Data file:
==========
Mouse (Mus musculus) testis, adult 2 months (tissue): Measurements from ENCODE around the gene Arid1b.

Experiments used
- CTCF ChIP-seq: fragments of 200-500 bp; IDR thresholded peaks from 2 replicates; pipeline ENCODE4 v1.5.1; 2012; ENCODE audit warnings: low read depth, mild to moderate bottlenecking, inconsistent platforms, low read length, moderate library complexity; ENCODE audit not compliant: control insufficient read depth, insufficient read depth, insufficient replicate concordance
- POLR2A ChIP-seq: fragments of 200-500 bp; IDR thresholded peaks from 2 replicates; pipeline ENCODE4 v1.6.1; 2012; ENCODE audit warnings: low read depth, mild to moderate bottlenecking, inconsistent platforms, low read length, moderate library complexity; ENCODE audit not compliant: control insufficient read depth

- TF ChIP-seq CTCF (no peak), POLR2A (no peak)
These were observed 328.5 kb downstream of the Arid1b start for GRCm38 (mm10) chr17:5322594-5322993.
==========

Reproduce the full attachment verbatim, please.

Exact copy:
Mouse (Mus musculus) testis, adult 2 months (tissue): Measurements from ENCODE around the gene Arid1b.

Experiments used
- CTCF ChIP-seq: fragments of 200-500 bp; IDR thresholded peaks from 2 replicates; pipeline ENCODE4 v1.5.1; 2012; ENCODE audit warnings: low read depth, mild to moderate bottlenecking, inconsistent platforms, low read length, moderate library complexity; ENCODE audit not compliant: control insufficient read depth, insufficient read depth, insufficient replicate concordance
- POLR2A ChIP-seq: fragments of 200-500 bp; IDR thresholded peaks from 2 replicates; pipeline ENCODE4 v1.6.1; 2012; ENCODE audit warnings: low read depth, mild to moderate bottlenecking, inconsistent platforms, low read length, moderate library complexity; ENCODE audit not compliant: control insufficient read depth

- TF ChIP-seq CTCF (no peak), POLR2A (no peak)
These were observed 328.5 kb downstream of the Arid1b start for GRCm38 (mm10) chr17:5322594-5322993.